The Metropolitan Police in London warned me in 2018 that my life was in danger and provided me with a panic-button system. If I send an alert, the police said, they will feel free to break down my door because they will assume I’m being attacked. Whenever I leave Britain, where I was granted asylum two years ago, I must be careful, for fear of being kidnapped and returned to Saudi Arabia.
Such threats are common for Saudis who publicly criticize the royal family. Readers of The Post know this too well: Contributing columnist Jamal Khashoggi, a critic of the Saudi royal family, was murdered in the Saudi Consulate in Istanbul in 2018.
The news this week that the Saudis had reportedly hacked the smartphone of Post owner and Amazon founder Jeff Bezos sounded familiar. I learned two years ago that spyware had been secretly installed on my smartphones, feeding information to a Saudi-controlled server. Deciding that, at last, I had found a way to try to hold the Saudi government accountable, I filed a lawsuit in Britain in November.
I couldn’t have imagined reaching this point when I left my homeland in 2003. I was simply seeking freedom. In Saudi Arabia, the royal family controls every aspect of life. If you want to go to university, open a business or get an eye operation, you will need a letter from the governor of your province — a member of the royal family. Freedom of speech is out of the question. Expressing an unpopular opinion can mean being arrested, tortured or killed. With thousands of members, the House of Saud doesn’t want the state to function independently from it. It’s how the royal family maintains complete control.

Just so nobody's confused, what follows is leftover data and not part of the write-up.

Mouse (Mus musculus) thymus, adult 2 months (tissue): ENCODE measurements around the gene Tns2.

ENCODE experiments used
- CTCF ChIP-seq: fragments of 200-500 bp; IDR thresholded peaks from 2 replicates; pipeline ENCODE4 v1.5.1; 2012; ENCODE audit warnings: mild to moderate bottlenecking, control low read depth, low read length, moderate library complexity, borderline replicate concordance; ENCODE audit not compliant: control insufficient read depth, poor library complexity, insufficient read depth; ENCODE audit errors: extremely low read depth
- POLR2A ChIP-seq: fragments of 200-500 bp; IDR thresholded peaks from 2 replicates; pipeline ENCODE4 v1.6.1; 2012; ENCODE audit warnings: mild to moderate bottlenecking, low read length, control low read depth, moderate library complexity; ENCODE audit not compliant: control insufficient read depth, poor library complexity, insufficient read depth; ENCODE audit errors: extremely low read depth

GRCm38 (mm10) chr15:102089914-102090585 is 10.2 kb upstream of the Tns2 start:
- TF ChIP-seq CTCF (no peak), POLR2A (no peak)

I had to find a way out. At age 23, I moved to Britain to study at the Meridian School of English in Portsmouth. When I arrived, I was shocked. In Saudi Arabia, Britain is portrayed as being a place of nonbelievers, where people are no better than animals. Instead, I found many good and decent people, who can live and speak freely. I began to wonder what other lies I had been told while growing up.
At first, I kept my opposition to the Saudi regime quiet, but as time passed, I felt the need to speak up for those who still suffered inside the kingdom. In 2012, during the Arab Spring, Saudi citizens on social media began demanding their rights. That took courage. I supported the campaign and featured in a widely viewed YouTube video speaking directly to the king at the time, Abdullah bin Abdul Aziz, telling him that he — and not the regime’s critics — should be in prison.
After that, I started a YouTube channel called “GhanemTube,” criticizing the royal family. YouTube quickly shut it down after the Saudis complained. I then set up the “Ghanem Show.” It, too, was shut down, but I challenged the decision, and it was reinstated after YouTube investigated the complaints.
As the channel’s popularity increased, so did the harassment.
My website was hacked, with my display picture changed to an image of King Salman with Crown Prince Mohammed bin Salman, the true power in Saudi Arabia. The hacker added derogatory comments and bragged that the hacking process took only 20 minutes. I think the invasion, and the bragging, was meant to intimidate me by showing how easily the Saudi government could gain access to my life.
In 2018, I was physically attacked on a London street by two men. They angrily told me not to insult the crown prince. I reported the assault to the police, but no arrests have been made.
When my smartphones began behaving erratically two years ago, a friend said it was a possible sign of spyware. The cybersecurity watchdog group Citizen Lab checked the phones and discovered that they had been secretly loaded with a program that allowed surveillance of all my communications and movements. The point of entry was a fake link concerning a package delivery. It was tracked back to Saudi Arabia.
Knowing that the Saudis have been spying on me and had complete access to my private life has had a huge impact on me personally. That is why I’m suing the Saudi government. I’m seeking damages — and an apology. The invasion of my privacy has left me in fear for my personal safety. But I am more concerned about the people who still live in Saudi Arabia and whose messages might have been read by the regime and are now associated with me. I fear their lives are now at risk.